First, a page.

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Up to a certain point in the series, I loved Lost. I loved the characters, I loved the storyline, I loved the attention to detail, and I loved how everything clicked together. I enjoyed how a seemingly minor plot point in one episode would prove to be a major development three episodes later, and I particularly liked how the history and mysteries of this island would go from "a little odd" to "downright bizarre" over the course of the first two seasons. Then... season three rolled around. I mentioned in my review of season two that some fans will point to a particular season and say "that's when it started going downhill", and for me, season three is the one. I'm still a fan, but that "love" has turned into "like."
Review by Chad
Added: August 30, 2009
Standard disclaimer: I'm going to be spoiling the shit out of seasons one and two, so if you're reading this without having seen those seasons for some ungodly reason, you may want to stop now. Also, while I won't be presenting any major spoilers for the third season in this review, I will be discussing some of the events that lay the groundwork for this season; after all, it would be sort of hard to talk about the season at hand without pointing out where the story goes.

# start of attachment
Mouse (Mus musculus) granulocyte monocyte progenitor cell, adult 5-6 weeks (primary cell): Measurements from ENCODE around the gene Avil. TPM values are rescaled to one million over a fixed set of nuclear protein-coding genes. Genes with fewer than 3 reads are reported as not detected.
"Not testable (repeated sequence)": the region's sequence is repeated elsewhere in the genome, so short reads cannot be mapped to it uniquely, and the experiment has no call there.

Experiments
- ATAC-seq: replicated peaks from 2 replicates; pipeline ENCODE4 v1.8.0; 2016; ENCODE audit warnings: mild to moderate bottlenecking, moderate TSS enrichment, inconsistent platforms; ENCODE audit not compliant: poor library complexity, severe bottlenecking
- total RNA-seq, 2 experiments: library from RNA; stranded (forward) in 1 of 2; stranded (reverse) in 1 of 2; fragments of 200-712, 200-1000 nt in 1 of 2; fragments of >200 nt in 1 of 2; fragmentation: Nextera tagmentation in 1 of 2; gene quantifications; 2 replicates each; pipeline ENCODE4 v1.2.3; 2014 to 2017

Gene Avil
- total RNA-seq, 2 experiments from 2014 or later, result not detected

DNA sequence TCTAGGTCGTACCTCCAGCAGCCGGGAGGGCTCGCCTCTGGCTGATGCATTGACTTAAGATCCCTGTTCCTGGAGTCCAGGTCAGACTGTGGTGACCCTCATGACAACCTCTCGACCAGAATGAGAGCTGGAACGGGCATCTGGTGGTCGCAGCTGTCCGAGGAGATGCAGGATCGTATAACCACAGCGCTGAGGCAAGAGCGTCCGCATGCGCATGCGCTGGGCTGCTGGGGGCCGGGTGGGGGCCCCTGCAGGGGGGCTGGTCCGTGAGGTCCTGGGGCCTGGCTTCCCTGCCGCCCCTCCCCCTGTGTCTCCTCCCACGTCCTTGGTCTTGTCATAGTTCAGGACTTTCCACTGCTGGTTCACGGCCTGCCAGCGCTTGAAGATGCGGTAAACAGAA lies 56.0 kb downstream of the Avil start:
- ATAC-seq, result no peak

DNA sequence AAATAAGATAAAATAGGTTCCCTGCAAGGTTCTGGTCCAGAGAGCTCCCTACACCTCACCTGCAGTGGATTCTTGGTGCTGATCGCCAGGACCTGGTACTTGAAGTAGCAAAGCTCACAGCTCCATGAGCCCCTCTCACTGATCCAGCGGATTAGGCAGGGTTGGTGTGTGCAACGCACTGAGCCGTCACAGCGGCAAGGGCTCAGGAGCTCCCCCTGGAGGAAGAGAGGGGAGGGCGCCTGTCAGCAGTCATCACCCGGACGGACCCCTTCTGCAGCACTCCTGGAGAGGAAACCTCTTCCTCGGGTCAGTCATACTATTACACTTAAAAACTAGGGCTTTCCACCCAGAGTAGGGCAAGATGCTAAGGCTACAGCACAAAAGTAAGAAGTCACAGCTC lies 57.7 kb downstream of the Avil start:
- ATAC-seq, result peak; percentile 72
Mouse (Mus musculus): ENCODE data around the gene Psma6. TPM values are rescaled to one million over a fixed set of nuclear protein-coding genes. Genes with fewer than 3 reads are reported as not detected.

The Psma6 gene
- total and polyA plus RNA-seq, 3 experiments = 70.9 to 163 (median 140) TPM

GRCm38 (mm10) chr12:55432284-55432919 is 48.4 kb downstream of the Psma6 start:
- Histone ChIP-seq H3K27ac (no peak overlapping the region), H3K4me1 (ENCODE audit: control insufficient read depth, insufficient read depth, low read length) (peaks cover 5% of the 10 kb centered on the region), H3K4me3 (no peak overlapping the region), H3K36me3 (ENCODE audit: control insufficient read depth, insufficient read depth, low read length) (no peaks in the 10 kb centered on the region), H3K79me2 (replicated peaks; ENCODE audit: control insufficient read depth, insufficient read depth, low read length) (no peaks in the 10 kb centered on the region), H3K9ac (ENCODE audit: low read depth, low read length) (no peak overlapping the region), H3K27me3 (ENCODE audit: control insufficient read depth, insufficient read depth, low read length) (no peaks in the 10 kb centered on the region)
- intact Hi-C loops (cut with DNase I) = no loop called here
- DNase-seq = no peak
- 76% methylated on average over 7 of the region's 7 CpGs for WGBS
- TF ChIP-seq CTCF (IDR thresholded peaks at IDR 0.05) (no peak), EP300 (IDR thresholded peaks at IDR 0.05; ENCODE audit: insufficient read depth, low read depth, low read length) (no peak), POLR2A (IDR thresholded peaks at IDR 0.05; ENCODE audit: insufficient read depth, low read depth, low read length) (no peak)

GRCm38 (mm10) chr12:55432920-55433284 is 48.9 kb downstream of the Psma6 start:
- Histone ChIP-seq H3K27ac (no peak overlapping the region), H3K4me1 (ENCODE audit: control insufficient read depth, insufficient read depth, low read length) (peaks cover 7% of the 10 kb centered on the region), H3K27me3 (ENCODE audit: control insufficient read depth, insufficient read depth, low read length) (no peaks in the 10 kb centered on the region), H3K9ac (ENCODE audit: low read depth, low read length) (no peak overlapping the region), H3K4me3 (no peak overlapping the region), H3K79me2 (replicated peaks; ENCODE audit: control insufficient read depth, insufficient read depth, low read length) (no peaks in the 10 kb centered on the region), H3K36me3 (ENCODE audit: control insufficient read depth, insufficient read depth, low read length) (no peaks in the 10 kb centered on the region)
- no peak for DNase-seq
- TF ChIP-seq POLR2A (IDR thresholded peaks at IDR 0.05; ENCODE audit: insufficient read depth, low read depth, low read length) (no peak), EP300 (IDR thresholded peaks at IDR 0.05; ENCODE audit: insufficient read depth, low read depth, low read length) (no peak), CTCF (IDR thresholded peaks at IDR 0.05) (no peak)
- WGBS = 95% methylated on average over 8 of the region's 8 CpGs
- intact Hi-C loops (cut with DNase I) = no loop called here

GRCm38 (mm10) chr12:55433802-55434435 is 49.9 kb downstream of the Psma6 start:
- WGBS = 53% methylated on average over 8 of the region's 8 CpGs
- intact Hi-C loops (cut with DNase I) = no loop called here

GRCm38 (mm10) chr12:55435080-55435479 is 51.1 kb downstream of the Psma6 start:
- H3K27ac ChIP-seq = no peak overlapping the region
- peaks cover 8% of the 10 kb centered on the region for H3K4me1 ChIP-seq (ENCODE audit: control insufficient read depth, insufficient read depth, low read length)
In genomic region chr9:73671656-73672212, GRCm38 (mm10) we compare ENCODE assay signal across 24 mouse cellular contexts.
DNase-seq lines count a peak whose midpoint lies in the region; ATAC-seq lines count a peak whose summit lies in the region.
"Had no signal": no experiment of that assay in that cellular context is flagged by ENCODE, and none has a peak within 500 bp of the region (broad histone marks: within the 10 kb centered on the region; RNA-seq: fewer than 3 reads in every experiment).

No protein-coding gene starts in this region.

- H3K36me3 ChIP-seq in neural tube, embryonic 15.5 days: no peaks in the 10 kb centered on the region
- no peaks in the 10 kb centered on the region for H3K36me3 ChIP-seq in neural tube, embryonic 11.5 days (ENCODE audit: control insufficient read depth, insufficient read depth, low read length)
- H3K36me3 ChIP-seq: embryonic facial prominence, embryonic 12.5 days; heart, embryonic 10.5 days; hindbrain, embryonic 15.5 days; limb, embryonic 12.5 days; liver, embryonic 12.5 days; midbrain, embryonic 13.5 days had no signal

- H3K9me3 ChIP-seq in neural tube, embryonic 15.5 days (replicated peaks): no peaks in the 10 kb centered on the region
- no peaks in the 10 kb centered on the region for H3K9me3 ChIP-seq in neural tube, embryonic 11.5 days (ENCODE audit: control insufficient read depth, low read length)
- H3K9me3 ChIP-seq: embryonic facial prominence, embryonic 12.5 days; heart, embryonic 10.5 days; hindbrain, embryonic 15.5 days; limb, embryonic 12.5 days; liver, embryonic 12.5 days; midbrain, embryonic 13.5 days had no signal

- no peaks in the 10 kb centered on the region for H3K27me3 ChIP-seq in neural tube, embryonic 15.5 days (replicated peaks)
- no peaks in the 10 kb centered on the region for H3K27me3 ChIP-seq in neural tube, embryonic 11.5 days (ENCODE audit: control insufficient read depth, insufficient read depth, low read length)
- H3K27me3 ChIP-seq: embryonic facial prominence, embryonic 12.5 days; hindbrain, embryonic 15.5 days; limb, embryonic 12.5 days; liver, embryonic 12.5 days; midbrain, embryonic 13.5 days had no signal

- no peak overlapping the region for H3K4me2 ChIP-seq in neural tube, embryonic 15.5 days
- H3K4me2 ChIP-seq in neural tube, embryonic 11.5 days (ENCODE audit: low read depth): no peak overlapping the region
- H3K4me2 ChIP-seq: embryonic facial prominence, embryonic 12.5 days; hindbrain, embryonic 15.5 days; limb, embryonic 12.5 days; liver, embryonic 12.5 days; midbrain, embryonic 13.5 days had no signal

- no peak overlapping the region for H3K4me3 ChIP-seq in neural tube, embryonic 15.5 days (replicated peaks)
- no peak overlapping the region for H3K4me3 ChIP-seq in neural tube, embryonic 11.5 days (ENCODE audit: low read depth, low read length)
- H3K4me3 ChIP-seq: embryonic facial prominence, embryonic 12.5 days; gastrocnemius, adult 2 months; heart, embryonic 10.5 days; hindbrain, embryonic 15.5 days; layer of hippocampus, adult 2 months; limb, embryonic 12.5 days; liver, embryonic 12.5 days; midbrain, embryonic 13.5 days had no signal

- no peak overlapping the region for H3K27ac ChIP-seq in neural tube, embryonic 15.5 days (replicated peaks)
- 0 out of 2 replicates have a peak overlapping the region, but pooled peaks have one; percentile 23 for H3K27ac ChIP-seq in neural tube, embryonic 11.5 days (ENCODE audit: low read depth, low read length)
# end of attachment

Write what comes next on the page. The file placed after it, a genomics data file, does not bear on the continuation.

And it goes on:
Once again, the storyline for this season picks up immediately where it left off last season. Jack, Kate, and Sawyer now find themselves being held captive by "the others", and they discover a shocking secret: those others aren't the savages that everyone thought them to be. Instead of living in tents on the beach, they have themselves a nice little town set up on the other side of the island - a town complete with honest-to-goodness houses, a park, running water, electricity, the whole nine yards. The kicker? Ben is the leader here. Yes, those boys had the leader of the others held hostage all that time and they didn't even know it. Whoops. Anyway, what do the others want with these lowly commoners that we have come to know and love? Keep watching, it's a doozy. Meanwhile, John Locke is still attempting to communicate with the island, Sun finds out that she is pregnant, Mr. Eko starts having visions, Desmond realizes that he has psychic powers, and as always, more secrets of the island are revealed.
The main problem with this season is that it's almost entirely dedicated to "the others", and those people simply weren't very entertaining. It's interesting at first, don't get me wrong: you will undoubtedly be interested once you first see the arrangement that they have on their side of the island and when you see how they are treating their captives. There is definitely potential here, but it just goes on for way too long and runs out of steam long before the main focus of the story shifts... and when it does finally shift, the others are still the main focus, just in a new environment.